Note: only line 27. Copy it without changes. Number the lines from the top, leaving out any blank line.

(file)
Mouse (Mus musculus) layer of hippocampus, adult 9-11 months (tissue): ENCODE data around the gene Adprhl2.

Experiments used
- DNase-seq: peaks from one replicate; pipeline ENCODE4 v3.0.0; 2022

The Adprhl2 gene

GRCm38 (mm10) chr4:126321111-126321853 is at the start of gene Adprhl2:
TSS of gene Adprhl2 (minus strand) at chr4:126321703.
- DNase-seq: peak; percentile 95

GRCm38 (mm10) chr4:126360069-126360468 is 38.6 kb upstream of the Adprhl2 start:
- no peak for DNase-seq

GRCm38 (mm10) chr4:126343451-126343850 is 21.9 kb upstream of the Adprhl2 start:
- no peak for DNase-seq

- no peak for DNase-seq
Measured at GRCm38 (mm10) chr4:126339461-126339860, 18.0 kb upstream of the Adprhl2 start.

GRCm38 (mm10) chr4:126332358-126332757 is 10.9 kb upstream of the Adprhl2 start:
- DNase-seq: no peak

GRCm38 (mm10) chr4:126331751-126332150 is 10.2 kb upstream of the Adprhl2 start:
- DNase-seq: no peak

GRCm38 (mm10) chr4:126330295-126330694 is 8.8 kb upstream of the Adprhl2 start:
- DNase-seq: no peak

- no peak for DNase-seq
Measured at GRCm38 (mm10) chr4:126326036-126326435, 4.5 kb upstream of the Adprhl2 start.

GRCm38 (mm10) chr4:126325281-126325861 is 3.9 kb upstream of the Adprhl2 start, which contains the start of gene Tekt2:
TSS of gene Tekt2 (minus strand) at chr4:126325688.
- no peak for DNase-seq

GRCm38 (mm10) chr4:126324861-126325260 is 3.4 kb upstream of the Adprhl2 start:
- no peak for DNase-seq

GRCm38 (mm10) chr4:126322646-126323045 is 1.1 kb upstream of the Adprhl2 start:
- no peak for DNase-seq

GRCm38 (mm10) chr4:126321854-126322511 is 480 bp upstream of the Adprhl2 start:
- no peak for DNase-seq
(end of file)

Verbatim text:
GRCm38 (mm10) chr4:126322646-126323045 is 1.1 kb upstream of the Adprhl2 start: